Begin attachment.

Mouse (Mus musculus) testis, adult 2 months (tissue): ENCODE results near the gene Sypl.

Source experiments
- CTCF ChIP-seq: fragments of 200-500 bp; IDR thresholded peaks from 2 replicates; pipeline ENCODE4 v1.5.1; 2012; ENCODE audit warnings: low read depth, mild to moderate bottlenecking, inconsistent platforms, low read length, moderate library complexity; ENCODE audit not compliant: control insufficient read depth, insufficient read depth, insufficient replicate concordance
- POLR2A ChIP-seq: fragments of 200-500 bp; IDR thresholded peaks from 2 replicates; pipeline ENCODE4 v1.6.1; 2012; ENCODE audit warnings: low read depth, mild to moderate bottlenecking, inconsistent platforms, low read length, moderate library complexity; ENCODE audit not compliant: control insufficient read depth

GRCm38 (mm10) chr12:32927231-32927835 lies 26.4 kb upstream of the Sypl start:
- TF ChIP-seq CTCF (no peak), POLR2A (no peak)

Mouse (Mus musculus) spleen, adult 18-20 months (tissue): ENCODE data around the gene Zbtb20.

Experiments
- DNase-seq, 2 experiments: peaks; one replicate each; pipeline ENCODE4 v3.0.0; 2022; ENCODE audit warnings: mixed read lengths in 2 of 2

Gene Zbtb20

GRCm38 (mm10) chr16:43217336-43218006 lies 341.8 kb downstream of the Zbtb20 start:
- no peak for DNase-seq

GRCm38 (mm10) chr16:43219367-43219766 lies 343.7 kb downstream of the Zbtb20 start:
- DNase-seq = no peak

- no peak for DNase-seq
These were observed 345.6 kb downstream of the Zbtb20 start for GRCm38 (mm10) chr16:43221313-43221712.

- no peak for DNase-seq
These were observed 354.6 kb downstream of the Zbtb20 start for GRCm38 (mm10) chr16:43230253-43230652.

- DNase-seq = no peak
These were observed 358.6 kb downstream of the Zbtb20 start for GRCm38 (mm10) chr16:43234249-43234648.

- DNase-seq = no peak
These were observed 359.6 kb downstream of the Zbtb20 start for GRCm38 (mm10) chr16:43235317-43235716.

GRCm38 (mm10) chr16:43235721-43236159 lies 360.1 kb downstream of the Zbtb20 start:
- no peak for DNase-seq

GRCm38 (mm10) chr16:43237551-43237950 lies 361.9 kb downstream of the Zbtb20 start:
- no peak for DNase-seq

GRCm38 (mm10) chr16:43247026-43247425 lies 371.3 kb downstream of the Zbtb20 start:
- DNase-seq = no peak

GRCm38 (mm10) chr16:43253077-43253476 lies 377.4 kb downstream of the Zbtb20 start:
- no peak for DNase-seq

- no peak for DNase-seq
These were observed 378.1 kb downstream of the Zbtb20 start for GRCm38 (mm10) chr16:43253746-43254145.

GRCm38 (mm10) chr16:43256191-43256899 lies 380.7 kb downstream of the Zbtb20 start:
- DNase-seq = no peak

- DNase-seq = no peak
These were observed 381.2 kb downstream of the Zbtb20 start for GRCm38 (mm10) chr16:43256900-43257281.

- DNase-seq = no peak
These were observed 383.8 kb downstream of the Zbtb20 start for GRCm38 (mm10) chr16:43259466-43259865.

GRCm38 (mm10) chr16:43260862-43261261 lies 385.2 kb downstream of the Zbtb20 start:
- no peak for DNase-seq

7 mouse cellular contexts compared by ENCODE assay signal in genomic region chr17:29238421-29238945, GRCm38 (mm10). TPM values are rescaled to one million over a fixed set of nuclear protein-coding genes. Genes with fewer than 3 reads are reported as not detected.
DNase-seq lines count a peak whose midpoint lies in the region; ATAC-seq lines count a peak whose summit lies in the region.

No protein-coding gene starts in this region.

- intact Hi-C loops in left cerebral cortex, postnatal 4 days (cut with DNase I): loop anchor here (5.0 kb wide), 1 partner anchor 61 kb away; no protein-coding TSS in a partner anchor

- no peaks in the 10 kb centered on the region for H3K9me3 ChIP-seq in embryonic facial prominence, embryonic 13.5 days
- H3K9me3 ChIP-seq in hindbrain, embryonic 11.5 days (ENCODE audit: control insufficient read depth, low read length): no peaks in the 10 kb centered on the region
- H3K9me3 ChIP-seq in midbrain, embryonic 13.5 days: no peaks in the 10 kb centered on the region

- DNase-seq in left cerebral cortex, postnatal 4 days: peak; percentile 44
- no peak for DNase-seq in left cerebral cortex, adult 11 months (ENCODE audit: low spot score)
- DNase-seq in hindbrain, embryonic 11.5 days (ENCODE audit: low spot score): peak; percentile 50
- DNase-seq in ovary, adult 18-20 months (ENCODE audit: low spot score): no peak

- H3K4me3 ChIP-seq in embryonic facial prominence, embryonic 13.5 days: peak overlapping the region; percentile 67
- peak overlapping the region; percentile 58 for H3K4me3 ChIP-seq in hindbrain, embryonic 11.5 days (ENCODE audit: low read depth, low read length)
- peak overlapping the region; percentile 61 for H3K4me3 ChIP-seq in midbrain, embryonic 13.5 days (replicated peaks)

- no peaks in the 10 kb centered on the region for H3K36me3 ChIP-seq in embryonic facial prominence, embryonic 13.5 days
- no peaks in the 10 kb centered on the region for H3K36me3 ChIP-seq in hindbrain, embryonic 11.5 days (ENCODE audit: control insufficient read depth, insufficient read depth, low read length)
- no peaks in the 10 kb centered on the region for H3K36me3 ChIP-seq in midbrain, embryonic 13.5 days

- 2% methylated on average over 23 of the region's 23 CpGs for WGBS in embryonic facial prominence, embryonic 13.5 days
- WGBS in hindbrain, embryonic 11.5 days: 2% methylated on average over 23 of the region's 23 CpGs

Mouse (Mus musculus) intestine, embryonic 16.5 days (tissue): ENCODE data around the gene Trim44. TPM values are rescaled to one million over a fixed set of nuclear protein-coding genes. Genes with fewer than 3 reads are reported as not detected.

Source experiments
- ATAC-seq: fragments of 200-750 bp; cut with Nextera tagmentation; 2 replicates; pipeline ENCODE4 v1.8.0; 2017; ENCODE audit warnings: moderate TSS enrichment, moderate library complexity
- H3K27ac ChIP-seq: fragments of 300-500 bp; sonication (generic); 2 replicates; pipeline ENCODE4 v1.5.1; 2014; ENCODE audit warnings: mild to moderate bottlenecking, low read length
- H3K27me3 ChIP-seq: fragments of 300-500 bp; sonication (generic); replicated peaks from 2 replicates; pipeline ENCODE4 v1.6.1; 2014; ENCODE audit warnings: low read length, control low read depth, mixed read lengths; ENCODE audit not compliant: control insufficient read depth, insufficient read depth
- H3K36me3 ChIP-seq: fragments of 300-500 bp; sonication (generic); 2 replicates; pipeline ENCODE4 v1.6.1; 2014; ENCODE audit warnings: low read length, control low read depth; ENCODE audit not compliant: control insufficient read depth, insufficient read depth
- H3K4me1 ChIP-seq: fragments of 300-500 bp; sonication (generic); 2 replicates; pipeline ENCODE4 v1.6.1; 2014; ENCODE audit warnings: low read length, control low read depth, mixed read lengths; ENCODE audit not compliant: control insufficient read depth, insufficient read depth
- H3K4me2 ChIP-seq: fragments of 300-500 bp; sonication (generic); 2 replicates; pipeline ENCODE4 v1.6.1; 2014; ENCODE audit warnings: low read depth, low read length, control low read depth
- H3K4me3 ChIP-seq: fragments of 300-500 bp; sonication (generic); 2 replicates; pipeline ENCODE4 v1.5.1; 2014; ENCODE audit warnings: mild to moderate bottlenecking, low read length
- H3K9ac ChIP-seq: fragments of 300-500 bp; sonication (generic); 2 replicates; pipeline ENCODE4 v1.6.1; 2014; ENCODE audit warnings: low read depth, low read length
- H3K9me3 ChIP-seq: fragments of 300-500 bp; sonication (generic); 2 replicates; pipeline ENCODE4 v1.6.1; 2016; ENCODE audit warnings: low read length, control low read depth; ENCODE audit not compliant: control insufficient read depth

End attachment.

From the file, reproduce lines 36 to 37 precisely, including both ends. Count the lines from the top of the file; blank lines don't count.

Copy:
These were observed 381.2 kb downstream of the Zbtb20 start for GRCm38 (mm10) chr16:43256900-43257281.

- DNase-seq = no peak